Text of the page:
For most small businesses, non-profits and any other non-conglomerate B2C operation, the idea of trying to extract any meaningful value from a “Big Data” approach is a non-starter. Big Data is what insurance companies use to determine our premiums and deductibles, how the pharmaceutical industry tracks user studies and how the financial sector monitors against fraud. It’s not meant for us independently owned and operated businesses with significantly smaller footprints, is it?
The answer is no. And yes.
For most of us, the differentiator is scale. No, we do not need access to all of the nearly 3 quintillion bytes of data being generated every day. But yes, we need to understand why these industries are scouring through all of this information and why it is useful, essential really, to perform a smaller scale version of the same type of data aggregation. We must learn from what we can collect to shape how we better engage with our customers, make inventory decisions, structure our marketing presence and stay ahead of our competition.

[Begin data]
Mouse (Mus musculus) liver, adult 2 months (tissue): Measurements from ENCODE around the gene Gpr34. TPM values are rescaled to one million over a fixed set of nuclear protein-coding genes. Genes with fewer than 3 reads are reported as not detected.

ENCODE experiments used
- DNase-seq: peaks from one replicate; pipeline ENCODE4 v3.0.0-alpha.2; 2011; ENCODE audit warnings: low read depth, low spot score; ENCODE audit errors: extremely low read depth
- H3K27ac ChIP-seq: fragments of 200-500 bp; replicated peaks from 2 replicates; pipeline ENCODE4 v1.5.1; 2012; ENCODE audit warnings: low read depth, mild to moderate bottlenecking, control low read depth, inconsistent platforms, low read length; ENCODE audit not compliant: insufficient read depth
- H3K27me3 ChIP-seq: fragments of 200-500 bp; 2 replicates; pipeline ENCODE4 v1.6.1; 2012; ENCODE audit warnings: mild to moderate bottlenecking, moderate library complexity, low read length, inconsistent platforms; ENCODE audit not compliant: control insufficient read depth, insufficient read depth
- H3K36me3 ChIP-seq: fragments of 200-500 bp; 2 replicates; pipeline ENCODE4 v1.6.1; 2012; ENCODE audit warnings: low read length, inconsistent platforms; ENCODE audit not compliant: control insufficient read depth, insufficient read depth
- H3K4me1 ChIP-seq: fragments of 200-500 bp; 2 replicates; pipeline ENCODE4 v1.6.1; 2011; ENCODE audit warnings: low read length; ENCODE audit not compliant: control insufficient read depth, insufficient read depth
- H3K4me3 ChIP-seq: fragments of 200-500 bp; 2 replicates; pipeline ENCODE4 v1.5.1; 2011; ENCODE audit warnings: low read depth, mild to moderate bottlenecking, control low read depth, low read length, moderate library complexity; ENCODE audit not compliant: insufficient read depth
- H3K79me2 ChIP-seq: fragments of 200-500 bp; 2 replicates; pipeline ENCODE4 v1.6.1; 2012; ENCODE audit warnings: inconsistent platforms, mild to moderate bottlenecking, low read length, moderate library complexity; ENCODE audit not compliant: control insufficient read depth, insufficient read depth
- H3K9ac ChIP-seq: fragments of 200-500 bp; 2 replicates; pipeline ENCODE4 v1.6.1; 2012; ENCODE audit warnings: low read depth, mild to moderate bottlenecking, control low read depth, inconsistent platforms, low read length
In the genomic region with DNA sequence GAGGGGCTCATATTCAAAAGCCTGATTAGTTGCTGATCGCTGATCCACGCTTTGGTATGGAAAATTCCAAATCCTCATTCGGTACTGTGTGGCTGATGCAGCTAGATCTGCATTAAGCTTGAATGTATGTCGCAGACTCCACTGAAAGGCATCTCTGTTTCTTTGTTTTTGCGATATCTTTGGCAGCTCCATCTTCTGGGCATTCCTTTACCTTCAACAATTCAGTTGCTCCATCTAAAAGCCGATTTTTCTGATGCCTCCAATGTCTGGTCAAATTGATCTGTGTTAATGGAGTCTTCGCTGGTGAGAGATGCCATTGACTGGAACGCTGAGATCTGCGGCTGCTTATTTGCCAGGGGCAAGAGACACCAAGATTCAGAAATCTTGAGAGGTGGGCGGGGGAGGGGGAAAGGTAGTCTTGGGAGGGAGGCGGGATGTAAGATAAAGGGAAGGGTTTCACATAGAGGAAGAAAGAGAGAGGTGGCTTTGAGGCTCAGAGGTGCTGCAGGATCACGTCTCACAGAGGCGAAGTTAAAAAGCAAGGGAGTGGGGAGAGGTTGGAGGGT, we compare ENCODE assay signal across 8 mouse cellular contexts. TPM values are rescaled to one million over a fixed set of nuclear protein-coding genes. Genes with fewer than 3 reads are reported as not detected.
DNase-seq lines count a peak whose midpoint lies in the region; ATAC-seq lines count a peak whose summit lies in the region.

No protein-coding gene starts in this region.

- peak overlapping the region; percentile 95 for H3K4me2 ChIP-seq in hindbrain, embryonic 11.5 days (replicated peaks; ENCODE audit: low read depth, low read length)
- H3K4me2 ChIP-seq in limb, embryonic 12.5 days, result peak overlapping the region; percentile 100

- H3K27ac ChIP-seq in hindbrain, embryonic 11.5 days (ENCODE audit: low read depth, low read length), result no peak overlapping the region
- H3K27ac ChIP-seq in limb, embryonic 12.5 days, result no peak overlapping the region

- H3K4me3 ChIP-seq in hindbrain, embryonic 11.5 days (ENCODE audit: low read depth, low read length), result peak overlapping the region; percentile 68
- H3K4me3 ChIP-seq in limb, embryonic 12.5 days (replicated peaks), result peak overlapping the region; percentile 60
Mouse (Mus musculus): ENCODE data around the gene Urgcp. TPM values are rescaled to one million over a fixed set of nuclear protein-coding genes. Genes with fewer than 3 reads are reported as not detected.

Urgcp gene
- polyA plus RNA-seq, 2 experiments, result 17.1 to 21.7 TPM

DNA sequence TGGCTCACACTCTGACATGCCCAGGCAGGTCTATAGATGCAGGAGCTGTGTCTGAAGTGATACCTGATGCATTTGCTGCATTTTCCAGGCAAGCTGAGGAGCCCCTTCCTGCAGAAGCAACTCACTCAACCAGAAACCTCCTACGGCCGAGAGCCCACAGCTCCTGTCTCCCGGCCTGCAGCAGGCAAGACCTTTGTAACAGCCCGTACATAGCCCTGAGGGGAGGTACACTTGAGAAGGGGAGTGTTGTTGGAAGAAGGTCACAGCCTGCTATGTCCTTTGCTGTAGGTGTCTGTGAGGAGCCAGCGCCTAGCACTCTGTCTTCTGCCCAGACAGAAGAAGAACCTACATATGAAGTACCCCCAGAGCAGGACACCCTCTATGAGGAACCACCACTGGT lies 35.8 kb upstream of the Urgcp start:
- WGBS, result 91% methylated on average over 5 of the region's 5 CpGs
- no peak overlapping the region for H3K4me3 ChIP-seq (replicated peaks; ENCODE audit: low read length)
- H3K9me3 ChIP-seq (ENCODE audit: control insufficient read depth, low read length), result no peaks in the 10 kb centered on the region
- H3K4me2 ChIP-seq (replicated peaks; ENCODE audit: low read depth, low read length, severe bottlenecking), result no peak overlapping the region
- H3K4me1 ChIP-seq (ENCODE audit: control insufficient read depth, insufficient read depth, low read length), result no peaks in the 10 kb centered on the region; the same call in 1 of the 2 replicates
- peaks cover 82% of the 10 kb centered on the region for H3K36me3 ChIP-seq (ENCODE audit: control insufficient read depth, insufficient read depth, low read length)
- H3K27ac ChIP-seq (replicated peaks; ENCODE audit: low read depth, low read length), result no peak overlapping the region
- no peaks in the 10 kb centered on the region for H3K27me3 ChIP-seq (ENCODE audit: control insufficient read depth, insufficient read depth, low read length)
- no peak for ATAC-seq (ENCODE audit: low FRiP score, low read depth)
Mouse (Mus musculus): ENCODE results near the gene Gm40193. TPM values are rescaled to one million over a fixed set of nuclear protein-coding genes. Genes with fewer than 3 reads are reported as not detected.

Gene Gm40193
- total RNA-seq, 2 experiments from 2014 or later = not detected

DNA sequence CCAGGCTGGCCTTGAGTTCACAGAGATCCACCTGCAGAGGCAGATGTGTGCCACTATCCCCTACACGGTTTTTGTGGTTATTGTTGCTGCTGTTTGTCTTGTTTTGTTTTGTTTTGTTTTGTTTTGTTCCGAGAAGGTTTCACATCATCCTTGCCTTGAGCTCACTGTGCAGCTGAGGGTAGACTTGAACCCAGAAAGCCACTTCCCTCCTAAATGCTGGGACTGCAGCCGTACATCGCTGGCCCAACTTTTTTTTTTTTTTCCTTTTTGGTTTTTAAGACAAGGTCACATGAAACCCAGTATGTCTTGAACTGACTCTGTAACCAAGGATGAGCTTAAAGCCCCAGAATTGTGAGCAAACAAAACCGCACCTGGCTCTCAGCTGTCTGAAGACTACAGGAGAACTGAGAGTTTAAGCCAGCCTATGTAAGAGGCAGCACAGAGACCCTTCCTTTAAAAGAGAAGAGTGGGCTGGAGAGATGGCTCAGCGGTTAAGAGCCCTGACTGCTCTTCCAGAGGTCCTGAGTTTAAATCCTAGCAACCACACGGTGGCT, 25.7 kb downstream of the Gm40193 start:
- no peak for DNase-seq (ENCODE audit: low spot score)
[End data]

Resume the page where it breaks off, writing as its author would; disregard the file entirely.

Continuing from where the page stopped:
Big Data can be extraordinarily powerful, but it is unstructured and purely quantitative in nature. The type of data a small business or NPO can make best use of is the information that doesn’t fit neatly into a quant model.
If we put an emphasis on getting to a qualitative understanding of what is motivating our customers’ decision-making processes, we can become more responsive to meeting their needs. Big Data’s got it right – there is so much we can learn by capturing user data. But Big Data is searching for the “what” – we need to be aggressively seeking out the “why”.
So with the Search for Why as our primary driver, we set out to use this space to discuss ideas and philosophies most relevant to the data collection, engagement and growth challenges those of us outside of Big Data’s shadow face running our companies and organizations. We’ll also review strategies for “how” to put these philosophies into practice.
You may not agree with everything you read here, and realistically some of the ideas will not fit your organization. But our hope is that some of them will, and you will discover new ways to interact with your customers, engage new prospects and amplify your business.
Let’s get to work.